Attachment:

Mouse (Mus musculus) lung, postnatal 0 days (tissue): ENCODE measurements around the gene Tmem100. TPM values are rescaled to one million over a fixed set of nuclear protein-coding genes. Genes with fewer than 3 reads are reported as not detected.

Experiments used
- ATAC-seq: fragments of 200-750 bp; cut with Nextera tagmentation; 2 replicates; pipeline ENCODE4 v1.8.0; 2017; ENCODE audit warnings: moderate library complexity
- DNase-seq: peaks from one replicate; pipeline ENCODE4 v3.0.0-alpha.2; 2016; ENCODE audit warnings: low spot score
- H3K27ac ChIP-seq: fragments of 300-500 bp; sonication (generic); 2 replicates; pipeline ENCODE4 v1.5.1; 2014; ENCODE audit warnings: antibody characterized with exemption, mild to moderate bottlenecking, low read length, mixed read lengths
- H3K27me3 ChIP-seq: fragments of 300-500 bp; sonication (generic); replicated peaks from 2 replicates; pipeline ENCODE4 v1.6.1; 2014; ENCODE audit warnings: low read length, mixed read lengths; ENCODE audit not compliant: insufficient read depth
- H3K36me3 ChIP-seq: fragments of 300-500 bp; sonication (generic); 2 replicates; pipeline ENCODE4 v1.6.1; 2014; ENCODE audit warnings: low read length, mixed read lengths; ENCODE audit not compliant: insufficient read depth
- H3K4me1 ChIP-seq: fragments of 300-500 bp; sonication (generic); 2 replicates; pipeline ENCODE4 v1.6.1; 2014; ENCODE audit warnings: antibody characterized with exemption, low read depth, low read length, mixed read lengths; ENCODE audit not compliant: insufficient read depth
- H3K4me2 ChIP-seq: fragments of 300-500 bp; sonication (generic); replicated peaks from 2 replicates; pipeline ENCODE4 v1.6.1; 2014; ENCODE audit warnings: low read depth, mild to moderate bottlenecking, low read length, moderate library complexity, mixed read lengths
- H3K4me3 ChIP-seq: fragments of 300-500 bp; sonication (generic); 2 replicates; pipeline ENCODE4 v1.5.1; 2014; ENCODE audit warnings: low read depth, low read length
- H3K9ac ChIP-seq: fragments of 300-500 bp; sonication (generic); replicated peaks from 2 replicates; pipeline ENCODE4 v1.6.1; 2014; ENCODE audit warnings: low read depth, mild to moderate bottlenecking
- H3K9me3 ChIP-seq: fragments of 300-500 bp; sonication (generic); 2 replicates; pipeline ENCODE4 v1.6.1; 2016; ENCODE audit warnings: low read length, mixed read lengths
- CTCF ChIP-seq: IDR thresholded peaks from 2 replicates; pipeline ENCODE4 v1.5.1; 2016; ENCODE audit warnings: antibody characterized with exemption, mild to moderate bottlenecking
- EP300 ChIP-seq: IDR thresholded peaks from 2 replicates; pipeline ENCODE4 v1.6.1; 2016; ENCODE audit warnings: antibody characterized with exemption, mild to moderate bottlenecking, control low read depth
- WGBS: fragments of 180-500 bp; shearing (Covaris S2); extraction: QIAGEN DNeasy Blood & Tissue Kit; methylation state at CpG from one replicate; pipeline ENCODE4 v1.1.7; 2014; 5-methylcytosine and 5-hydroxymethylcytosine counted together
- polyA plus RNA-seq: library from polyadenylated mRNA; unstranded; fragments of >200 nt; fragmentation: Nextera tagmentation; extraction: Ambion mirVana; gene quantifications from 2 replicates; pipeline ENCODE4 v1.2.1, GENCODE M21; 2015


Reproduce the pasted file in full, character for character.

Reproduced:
Mouse (Mus musculus) lung, postnatal 0 days (tissue): ENCODE measurements around the gene Tmem100. TPM values are rescaled to one million over a fixed set of nuclear protein-coding genes. Genes with fewer than 3 reads are reported as not detected.

Experiments used
- ATAC-seq: fragments of 200-750 bp; cut with Nextera tagmentation; 2 replicates; pipeline ENCODE4 v1.8.0; 2017; ENCODE audit warnings: moderate library complexity
- DNase-seq: peaks from one replicate; pipeline ENCODE4 v3.0.0-alpha.2; 2016; ENCODE audit warnings: low spot score
- H3K27ac ChIP-seq: fragments of 300-500 bp; sonication (generic); 2 replicates; pipeline ENCODE4 v1.5.1; 2014; ENCODE audit warnings: antibody characterized with exemption, mild to moderate bottlenecking, low read length, mixed read lengths
- H3K27me3 ChIP-seq: fragments of 300-500 bp; sonication (generic); replicated peaks from 2 replicates; pipeline ENCODE4 v1.6.1; 2014; ENCODE audit warnings: low read length, mixed read lengths; ENCODE audit not compliant: insufficient read depth
- H3K36me3 ChIP-seq: fragments of 300-500 bp; sonication (generic); 2 replicates; pipeline ENCODE4 v1.6.1; 2014; ENCODE audit warnings: low read length, mixed read lengths; ENCODE audit not compliant: insufficient read depth
- H3K4me1 ChIP-seq: fragments of 300-500 bp; sonication (generic); 2 replicates; pipeline ENCODE4 v1.6.1; 2014; ENCODE audit warnings: antibody characterized with exemption, low read depth, low read length, mixed read lengths; ENCODE audit not compliant: insufficient read depth
- H3K4me2 ChIP-seq: fragments of 300-500 bp; sonication (generic); replicated peaks from 2 replicates; pipeline ENCODE4 v1.6.1; 2014; ENCODE audit warnings: low read depth, mild to moderate bottlenecking, low read length, moderate library complexity, mixed read lengths
- H3K4me3 ChIP-seq: fragments of 300-500 bp; sonication (generic); 2 replicates; pipeline ENCODE4 v1.5.1; 2014; ENCODE audit warnings: low read depth, low read length
- H3K9ac ChIP-seq: fragments of 300-500 bp; sonication (generic); replicated peaks from 2 replicates; pipeline ENCODE4 v1.6.1; 2014; ENCODE audit warnings: low read depth, mild to moderate bottlenecking
- H3K9me3 ChIP-seq: fragments of 300-500 bp; sonication (generic); 2 replicates; pipeline ENCODE4 v1.6.1; 2016; ENCODE audit warnings: low read length, mixed read lengths
- CTCF ChIP-seq: IDR thresholded peaks from 2 replicates; pipeline ENCODE4 v1.5.1; 2016; ENCODE audit warnings: antibody characterized with exemption, mild to moderate bottlenecking
- EP300 ChIP-seq: IDR thresholded peaks from 2 replicates; pipeline ENCODE4 v1.6.1; 2016; ENCODE audit warnings: antibody characterized with exemption, mild to moderate bottlenecking, control low read depth
- WGBS: fragments of 180-500 bp; shearing (Covaris S2); extraction: QIAGEN DNeasy Blood & Tissue Kit; methylation state at CpG from one replicate; pipeline ENCODE4 v1.1.7; 2014; 5-methylcytosine and 5-hydroxymethylcytosine counted together
- polyA plus RNA-seq: library from polyadenylated mRNA; unstranded; fragments of >200 nt; fragmentation: Nextera tagmentation; extraction: Ambion mirVana; gene quantifications from 2 replicates; pipeline ENCODE4 v1.2.1, GENCODE M21; 2015